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    Eat & Swig

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    Legendary singer/songwriter Joni Mitchell once wrote “You don’t know what you got till it’s gone.”

    In the case of Mulligan’s Pub & Grille, which unexpectedly closed its doors on November 12, that phrase is quite literal. As of November 12, 2014, the building that once housed Kaelin’s, the alleged birthplace of the cheeseburger, was no longer operational as Mulligan’s. The regulars, even the customers who were there the night before it closed, didn’t even know what was going on behind the scenes. Some staff was not told of the restaurant’s closing until the morning it was announced to the public. Some didn’t find out until they showed up for their shift.

    Fans of Mulligan’s were caught off-guard when the restaurant abruptly announced its closing over Facebook. Restaurants come and go; that’s business, but Mulligan’s went out with an odd bang on November 12, 2014. The Facebook post read: “MULLIGANS HAS CLOSED ITS DOORS EFFECTIVE TODAY. I have no idea why, so please don't ask me.”  The post asked people to comment with other restaurants who were hiring.

    That’s a harsh way to go out and was a shock for the loyal customers.

    Doug Wiley was one of those customers. He moved to Louisville five years ago and started to patronize Mulligan’s three to four times a week. He was the last customer that left Mulligan’s on its last night. Even for Wiley, the closing was a surprise. He says that as he left, the restaurant had a “see-you-tomorrow” vibe. “I think a lot of people knew about their difficulty but nobody knew it was happening that fast,” Wiley said.

    Those difficulties were not unnoticed, according to Louie Hehman, a recent graduate of nearby Bellarmine University and weekly customer, even with Mulligan’s Cheers-like charm. Hehman also played over two-dozen gigs at Mulligan’s as a keyboard player.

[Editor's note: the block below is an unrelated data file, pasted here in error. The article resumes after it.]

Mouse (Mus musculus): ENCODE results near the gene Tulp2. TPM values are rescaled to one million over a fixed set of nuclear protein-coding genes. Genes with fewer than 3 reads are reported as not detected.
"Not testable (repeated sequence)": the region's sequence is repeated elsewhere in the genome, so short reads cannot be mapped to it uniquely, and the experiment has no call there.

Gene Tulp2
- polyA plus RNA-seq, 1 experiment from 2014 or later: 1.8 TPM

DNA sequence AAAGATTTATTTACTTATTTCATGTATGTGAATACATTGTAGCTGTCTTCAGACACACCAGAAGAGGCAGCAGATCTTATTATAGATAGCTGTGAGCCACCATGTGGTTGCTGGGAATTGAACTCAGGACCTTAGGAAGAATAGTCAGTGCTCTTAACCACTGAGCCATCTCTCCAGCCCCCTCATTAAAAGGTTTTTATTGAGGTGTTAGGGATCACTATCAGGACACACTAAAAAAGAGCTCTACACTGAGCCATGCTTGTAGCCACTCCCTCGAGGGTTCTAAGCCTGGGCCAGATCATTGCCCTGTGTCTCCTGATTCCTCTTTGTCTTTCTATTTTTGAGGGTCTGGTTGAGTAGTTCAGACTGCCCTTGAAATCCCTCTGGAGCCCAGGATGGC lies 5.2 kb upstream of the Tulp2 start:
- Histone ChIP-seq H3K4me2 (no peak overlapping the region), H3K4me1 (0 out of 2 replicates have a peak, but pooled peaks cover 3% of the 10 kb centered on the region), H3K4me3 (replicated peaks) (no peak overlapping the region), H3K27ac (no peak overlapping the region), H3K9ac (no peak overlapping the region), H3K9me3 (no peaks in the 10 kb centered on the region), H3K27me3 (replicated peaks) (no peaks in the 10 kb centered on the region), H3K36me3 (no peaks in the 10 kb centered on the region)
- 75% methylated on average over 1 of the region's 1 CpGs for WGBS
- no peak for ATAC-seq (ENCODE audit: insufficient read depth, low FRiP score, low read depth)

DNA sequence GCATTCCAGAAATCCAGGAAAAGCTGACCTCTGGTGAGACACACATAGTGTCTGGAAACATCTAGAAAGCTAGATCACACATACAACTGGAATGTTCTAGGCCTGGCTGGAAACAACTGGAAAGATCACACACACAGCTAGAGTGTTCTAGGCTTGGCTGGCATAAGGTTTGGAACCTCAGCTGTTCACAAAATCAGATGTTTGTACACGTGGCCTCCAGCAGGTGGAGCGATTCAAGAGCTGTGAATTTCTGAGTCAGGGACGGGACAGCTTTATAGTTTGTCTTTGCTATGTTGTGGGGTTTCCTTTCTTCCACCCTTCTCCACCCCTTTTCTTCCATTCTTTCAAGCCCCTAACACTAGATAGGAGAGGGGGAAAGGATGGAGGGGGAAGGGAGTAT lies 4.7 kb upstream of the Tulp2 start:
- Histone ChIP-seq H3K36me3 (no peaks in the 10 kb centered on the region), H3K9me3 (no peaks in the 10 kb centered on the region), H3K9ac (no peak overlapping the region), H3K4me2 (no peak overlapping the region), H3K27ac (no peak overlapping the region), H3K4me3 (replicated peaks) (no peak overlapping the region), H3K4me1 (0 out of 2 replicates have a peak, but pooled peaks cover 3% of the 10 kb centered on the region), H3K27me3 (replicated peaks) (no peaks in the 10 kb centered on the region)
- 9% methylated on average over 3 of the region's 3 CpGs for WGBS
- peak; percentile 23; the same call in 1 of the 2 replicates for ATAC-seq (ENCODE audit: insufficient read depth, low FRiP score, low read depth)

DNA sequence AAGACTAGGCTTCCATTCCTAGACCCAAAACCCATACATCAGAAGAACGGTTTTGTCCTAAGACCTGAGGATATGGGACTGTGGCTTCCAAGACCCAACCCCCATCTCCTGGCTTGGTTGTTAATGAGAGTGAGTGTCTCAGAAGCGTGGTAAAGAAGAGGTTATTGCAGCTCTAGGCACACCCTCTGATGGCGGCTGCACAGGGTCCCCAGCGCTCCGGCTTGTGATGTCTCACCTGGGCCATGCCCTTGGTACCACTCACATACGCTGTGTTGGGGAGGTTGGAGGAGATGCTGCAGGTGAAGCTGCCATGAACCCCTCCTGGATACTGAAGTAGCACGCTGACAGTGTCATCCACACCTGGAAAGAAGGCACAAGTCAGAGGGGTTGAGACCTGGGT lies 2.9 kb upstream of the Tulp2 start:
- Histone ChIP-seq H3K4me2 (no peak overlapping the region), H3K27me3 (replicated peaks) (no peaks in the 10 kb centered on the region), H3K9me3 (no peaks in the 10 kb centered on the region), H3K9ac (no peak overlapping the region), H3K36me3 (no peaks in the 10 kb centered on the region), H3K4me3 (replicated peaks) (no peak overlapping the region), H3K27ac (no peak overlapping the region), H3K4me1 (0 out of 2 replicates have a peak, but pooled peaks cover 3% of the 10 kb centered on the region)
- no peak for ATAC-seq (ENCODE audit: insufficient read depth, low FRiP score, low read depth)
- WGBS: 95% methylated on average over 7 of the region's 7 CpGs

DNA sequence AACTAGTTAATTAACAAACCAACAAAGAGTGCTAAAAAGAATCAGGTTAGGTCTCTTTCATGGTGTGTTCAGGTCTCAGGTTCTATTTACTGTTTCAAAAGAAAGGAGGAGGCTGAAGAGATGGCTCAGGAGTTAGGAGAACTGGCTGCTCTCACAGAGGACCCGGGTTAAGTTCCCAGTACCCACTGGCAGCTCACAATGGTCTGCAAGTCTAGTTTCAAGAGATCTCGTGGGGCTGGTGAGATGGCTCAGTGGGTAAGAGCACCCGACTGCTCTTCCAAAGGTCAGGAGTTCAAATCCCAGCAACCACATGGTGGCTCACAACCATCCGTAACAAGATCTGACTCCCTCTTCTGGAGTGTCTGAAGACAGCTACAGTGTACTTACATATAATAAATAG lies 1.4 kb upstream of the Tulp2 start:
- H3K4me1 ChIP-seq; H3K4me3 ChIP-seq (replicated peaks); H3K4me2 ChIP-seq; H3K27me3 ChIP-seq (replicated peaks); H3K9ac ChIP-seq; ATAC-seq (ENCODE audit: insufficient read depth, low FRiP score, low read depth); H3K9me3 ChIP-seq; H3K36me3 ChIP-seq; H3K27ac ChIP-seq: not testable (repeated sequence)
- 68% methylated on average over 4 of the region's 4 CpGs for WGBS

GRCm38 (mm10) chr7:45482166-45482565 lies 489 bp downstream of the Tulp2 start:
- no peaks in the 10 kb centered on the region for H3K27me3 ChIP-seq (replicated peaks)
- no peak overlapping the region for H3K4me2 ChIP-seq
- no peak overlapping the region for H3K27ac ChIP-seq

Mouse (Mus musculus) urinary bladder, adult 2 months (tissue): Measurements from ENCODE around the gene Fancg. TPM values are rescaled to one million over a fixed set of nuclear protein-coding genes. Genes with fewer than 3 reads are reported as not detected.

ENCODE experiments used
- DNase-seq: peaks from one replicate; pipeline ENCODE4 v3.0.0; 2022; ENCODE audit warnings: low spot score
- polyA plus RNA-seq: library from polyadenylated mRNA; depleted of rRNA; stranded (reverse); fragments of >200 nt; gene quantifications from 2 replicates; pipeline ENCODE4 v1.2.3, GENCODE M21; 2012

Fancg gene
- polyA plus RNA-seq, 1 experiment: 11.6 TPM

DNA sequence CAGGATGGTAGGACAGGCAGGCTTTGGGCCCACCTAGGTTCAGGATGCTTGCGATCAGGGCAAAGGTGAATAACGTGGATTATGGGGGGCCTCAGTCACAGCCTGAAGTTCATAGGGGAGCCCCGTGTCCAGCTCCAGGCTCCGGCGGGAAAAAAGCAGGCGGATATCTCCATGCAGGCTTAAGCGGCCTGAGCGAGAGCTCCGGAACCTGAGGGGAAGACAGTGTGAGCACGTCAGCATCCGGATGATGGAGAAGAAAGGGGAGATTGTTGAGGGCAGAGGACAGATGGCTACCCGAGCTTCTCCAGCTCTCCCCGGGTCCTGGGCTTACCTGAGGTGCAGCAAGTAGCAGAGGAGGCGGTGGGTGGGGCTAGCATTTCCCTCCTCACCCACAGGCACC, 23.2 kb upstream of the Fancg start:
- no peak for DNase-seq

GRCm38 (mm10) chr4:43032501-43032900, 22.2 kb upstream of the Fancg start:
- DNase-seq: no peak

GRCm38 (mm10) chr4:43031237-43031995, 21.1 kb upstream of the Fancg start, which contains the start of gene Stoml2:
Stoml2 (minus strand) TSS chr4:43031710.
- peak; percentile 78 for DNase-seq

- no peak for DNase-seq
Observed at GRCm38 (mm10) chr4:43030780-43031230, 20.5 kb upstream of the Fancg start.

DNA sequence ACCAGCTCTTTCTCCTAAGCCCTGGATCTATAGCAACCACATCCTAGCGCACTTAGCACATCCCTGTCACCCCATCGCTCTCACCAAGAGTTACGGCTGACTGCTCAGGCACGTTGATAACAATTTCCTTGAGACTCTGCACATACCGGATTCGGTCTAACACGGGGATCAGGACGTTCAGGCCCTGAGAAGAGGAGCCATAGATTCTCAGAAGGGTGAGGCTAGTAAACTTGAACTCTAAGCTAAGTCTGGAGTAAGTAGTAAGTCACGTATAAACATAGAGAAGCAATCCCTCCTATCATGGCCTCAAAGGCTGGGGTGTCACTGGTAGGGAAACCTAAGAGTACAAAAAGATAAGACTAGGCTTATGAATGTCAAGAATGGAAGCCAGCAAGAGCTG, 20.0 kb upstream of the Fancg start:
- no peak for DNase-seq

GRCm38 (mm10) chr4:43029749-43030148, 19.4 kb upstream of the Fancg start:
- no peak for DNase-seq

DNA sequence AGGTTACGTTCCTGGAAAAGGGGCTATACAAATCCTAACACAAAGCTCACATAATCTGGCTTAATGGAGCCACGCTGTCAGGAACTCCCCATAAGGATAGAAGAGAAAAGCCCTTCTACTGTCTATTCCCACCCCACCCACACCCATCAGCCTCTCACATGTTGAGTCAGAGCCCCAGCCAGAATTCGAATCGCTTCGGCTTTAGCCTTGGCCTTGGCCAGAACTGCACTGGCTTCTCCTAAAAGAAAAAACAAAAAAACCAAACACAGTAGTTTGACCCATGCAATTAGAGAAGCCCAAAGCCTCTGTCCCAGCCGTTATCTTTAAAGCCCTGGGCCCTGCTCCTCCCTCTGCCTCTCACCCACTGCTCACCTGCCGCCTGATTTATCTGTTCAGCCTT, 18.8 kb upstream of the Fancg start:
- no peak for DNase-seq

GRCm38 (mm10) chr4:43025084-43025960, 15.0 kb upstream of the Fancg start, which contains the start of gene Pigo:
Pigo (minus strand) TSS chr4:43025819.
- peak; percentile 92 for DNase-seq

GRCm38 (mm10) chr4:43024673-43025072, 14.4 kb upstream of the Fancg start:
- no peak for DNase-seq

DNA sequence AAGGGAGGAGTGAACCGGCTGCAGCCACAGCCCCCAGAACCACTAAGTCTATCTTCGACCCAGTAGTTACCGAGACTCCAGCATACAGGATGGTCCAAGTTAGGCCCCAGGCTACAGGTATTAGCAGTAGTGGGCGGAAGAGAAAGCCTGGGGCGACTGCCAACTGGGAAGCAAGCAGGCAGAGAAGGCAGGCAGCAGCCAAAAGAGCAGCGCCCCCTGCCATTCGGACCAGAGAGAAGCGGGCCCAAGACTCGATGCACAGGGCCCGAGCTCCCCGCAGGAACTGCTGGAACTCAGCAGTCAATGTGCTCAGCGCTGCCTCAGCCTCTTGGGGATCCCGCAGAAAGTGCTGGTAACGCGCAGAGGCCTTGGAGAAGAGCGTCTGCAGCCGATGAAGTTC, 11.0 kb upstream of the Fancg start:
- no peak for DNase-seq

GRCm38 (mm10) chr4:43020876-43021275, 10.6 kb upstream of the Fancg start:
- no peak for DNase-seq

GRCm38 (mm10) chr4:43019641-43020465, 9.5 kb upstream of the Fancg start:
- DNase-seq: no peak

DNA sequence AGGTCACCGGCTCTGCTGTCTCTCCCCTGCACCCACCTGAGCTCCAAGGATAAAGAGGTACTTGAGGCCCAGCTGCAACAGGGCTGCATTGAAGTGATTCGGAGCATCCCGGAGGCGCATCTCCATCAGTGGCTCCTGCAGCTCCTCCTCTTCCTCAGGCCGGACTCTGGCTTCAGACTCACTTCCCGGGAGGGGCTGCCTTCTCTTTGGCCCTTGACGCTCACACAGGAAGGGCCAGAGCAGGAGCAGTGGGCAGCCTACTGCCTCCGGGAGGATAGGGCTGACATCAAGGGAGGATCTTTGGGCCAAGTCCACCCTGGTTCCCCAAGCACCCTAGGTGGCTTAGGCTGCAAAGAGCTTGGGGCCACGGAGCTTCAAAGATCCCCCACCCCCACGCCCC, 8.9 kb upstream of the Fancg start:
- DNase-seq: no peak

Mulligan’s was a popular hangout spot for some Bellarmine students and alumni, Hehman said, “especially compared to other bars in the Highlands, they [Mulligan’s) were always far less busy, which was kind of the appeal for me. You always knew when you went there, there would be a table open.”

    Mulligan’s was a place of fond memories for Hehman. He spoke warmly of the bartenders and waitresses in particular, noting that he and his friends knew the staff so well that they asked one waitress to turn off a sporting event and to change the TV channel to the McConnell-Grimes debate. She obliged.

    Although the official reason for the abrupt closure is unknown, Hehman said there were some warning signs. The menus were changed multiple times. Mulligan’s added a “Kaelin’s Coffeehouse” service to possibly attract more business in the mornings. “People were convinced they were trying too hard to be a family restaurant. In my mind it wasn’t a dive bar…but it’s a dad bar,” Hehman said, “It’s where you would go with your buddies to get a cheap beer. No pretensions. That’s just what it was…they should have just focused on what they were good at.”

    Wiley and Hehman were in complete agreement about one thing at Mulligan’s and that’s how much they loved manager J.R. Harrison. Hehman called Harrison “the godfather of the place.”

    “He was just the nicest guy,” he said.

    Wiley said that Harrison was more than a just a guy in the kitchen. According to Wiley, Harrison worked a ridiculous amount of hours and was always there.

    Hehman couldn’t say the same about Tim Clark, the owner. Hehman said, “I never had a positive impression of the owner. It wouldn’t surprise me if he just went and did something like that, just up and said, ‘We’re closing up shop. You guys need to find something else to do.’”

    One Mulligan’s waitress (who wished to remain anonymous to protect her changes of future employment in Louisville) expressed an even stronger sentiment towards Clark. She said, “I don’t think he is intentionally a bad person. He’s all about Tim and not about us.”

    To her, the closing came completely without warning, as she was texted by Harrison at 9:57 a.m. on November 12, 2014, a day she was scheduled to work, that Mulligan’s was closed. “For a while, it was obvious he wasn’t making any money,” the waitress said, “One of the cook’s checks bounced.”

    She alleged that Clark was never there and when he was, “he would just show up and randomly and give orders.”

    This waitress, who had been working at Mulligan’s since early this year, said even with the problems, she really enjoying showing up for her shifts and would even arrive early to eat at the bar, which is why she is as devastated to see Mulligan’s go as much as the customers. “People are losing their hangout spot and that’s what’s rough about it all,” she said.

    Tim Clark and J. R. Harrison were contacted repeatedly, but both declined to comment. There is no current information available about what will become of the Mulligan’s property.

    Will Ford's picture

    About Will Ford

    Covering Louisville music like it's the 6 o' clock news. I've covered Forecastle, Louder Than Life, Moontower, Starry Nights, and Louisville music news for 3 years. Follow me @parasiticnoise

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